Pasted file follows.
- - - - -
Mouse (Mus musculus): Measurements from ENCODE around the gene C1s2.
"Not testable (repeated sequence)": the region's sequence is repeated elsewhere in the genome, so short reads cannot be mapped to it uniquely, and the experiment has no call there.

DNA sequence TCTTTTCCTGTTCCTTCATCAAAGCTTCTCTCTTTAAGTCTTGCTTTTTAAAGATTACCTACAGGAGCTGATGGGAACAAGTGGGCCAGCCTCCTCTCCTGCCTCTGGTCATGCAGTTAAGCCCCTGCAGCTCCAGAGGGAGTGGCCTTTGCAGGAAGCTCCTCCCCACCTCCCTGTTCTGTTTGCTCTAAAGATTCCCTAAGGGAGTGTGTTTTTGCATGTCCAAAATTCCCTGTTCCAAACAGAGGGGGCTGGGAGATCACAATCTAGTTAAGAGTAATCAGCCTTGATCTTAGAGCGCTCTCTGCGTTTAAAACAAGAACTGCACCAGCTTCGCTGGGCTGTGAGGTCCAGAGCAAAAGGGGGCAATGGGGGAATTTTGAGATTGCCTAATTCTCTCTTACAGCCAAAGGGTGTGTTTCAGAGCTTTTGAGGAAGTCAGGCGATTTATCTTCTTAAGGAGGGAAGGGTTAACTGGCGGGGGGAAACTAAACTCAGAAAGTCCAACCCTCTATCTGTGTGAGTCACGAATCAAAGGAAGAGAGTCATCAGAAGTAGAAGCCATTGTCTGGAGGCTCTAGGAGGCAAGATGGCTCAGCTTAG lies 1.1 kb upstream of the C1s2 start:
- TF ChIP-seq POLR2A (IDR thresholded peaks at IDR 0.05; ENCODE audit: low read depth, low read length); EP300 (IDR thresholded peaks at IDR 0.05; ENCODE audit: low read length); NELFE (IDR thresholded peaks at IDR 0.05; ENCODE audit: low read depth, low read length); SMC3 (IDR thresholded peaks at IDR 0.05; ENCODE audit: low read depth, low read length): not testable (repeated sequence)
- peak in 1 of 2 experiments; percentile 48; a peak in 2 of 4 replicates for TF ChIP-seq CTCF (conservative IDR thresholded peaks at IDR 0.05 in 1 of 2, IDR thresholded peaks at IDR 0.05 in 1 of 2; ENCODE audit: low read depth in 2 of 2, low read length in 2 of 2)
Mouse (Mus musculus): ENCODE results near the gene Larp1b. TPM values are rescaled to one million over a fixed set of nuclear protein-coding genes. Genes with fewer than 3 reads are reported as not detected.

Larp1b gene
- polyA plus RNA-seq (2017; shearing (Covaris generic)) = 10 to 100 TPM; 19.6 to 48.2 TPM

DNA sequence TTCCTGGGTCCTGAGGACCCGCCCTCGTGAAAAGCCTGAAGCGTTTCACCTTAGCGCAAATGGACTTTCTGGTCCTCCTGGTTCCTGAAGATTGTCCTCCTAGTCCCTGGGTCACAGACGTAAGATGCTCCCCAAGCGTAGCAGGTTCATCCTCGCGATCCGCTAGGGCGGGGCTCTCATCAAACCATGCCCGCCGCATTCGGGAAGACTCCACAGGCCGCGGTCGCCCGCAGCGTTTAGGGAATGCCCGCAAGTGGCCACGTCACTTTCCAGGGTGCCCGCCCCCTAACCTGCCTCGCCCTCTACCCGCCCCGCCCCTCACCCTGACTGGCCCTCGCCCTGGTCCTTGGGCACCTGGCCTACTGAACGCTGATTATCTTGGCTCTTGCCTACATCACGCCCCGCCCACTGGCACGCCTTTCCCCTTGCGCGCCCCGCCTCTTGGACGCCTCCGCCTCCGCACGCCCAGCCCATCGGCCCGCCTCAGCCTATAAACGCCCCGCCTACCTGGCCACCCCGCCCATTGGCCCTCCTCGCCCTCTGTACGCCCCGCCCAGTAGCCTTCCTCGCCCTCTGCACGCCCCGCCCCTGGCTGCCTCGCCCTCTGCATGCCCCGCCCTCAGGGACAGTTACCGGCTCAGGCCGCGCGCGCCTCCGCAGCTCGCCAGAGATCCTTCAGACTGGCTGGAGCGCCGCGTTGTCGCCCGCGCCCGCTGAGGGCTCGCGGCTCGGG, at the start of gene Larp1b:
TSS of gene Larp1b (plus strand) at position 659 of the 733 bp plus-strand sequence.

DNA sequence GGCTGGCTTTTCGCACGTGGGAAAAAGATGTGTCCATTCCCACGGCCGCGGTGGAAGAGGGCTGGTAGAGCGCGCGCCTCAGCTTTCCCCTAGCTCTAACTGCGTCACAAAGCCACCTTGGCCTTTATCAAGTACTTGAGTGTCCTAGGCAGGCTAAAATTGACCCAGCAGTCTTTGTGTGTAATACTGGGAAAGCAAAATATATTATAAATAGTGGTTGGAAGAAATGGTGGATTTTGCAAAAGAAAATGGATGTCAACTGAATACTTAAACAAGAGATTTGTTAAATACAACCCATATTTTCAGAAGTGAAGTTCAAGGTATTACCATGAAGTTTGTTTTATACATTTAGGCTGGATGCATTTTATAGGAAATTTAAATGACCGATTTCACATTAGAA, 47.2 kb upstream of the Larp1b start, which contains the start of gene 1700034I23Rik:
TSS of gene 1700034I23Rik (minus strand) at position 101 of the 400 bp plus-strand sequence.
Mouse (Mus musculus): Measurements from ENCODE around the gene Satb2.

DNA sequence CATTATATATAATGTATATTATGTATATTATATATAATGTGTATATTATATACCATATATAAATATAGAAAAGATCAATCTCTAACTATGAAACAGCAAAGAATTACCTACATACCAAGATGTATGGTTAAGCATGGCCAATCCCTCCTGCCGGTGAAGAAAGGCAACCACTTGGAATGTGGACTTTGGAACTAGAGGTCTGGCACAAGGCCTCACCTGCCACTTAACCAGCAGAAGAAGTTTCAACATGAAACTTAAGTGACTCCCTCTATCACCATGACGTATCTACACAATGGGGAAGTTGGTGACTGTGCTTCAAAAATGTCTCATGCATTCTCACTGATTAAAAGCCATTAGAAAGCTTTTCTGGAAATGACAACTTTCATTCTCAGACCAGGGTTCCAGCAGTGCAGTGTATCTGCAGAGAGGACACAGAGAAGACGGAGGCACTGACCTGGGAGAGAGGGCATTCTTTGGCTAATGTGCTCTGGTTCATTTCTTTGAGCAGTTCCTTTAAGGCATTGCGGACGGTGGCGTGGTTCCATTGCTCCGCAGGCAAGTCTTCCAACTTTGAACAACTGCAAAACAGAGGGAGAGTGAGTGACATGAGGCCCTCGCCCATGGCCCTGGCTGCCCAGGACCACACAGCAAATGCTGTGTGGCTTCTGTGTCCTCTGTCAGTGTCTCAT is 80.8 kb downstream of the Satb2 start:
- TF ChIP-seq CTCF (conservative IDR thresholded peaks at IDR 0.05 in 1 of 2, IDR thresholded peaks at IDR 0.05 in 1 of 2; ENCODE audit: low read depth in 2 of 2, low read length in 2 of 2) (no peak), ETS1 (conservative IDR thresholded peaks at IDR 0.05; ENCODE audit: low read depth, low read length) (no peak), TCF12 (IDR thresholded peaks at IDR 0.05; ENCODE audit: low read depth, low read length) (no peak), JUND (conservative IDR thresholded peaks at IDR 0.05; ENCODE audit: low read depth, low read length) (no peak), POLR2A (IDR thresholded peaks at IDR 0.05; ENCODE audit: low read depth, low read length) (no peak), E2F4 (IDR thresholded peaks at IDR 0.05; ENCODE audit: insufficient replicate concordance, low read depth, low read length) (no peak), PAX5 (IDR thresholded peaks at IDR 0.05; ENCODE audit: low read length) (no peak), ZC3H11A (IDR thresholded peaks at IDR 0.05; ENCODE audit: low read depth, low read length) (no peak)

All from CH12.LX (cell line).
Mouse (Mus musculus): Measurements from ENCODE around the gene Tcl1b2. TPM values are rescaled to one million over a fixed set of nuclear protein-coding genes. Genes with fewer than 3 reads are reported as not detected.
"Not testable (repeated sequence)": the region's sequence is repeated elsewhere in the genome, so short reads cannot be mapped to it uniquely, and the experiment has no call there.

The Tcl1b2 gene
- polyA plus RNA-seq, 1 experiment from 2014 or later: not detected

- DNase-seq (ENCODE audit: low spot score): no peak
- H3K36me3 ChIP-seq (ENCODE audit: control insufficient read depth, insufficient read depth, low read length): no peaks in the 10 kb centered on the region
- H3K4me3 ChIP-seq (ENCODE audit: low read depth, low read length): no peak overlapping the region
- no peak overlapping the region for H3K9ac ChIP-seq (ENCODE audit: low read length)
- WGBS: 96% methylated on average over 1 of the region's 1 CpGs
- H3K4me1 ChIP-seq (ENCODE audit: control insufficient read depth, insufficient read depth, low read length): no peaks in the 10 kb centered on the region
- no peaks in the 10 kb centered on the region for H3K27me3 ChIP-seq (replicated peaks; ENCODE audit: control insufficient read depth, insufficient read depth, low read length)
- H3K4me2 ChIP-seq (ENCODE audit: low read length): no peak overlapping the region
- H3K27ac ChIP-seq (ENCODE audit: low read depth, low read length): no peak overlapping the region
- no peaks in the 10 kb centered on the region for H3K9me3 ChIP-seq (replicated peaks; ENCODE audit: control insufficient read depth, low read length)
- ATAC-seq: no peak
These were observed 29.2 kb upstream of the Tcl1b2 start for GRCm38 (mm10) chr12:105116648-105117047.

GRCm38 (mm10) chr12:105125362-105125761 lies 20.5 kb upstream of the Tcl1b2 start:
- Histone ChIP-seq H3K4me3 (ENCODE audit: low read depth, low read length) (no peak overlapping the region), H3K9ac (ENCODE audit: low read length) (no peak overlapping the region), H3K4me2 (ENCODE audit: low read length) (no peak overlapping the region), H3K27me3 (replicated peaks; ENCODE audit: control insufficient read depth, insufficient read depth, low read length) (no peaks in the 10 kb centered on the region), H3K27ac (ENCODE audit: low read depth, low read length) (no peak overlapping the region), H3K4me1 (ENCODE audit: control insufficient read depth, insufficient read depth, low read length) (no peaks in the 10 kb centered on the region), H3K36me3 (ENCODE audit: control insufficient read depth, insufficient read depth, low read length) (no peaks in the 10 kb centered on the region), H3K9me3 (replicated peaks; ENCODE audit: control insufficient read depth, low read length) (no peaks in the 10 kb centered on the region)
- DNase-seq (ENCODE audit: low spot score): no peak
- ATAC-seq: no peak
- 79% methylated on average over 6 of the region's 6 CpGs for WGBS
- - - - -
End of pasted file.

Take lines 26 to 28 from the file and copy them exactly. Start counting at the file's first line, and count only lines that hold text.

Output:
- H3K4me1 ChIP-seq (ENCODE audit: control insufficient read depth, insufficient read depth, low read length): no peaks in the 10 kb centered on the region
- no peaks in the 10 kb centered on the region for H3K27me3 ChIP-seq (replicated peaks; ENCODE audit: control insufficient read depth, insufficient read depth, low read length)
- H3K4me2 ChIP-seq (ENCODE audit: low read length): no peak overlapping the region